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Aluminum across the Americas: Caribbean Mobilities and Transnational American Studies

  • Author(s): Sheller, Mimi
  • et al.
Abstract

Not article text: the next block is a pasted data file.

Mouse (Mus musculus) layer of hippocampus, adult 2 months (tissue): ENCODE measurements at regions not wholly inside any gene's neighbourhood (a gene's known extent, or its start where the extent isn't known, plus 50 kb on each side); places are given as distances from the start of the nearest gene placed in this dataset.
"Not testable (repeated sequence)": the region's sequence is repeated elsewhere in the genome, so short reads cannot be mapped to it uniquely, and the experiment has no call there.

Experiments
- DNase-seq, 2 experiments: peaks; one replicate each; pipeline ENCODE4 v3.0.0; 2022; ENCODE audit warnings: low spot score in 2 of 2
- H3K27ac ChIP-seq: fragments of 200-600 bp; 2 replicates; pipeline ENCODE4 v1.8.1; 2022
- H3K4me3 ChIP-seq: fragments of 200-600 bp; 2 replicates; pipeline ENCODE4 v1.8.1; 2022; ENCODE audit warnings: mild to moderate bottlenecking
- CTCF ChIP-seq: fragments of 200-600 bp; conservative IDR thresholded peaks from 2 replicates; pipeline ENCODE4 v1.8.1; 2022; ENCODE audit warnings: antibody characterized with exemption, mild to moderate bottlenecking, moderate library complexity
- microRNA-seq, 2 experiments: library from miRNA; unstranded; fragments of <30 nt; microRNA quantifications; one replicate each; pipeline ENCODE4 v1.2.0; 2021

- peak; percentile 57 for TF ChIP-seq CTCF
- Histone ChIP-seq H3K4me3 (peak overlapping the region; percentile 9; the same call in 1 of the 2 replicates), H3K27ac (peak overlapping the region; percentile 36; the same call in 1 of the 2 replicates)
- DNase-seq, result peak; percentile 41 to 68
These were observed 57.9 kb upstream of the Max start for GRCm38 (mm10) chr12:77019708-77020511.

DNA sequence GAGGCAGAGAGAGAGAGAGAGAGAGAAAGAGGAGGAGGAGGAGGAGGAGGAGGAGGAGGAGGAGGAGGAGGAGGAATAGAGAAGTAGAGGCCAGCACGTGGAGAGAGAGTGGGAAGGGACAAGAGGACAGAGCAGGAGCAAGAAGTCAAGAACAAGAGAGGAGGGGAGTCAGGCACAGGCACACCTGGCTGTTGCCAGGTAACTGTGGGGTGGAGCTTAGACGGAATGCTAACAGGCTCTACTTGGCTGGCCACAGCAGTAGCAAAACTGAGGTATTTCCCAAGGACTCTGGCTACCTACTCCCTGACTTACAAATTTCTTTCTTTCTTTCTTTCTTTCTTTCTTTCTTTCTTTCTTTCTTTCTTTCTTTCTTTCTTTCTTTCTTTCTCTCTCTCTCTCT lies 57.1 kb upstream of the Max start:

The emerging field of critical mobilities research posits the need to replace sedentary approaches to nation-states as containers for national societies and repositories of national histories with a far more relational understanding of transnational and cross-regional dynamics. It proposes “mobile methodologies” for research that cross national boundaries, including following people, commodities, and cultures as they circulate between various interlinked sites of production and consumption. Yet few have noted the debt of mobilities research to Caribbean Studies and to the theoretical trajectories that have arisen out of research on the colonial and postcolonial Atlantic world. This article aims to situate the “new mobilities paradigm” in relation to Caribbean and transnational American Studies, and to mobilize Caribbean Studies as an approach that transcends regional or national paradigms. After tracing some of the theoretical intersections of mobilities theory and Caribbean Studies, the article sketches the arc of the author’s own work, leading into a current research project on the mobilities of bauxite/aluminum as a material object. Following the mobilities of aluminum allows us to break open both US American history and particular Caribbean national histories into a dynamic pan-American framework that challenges the geographical fixity of American Studies and illustrates the importance of placing (im)mobilities at the center of transnational American Studies.

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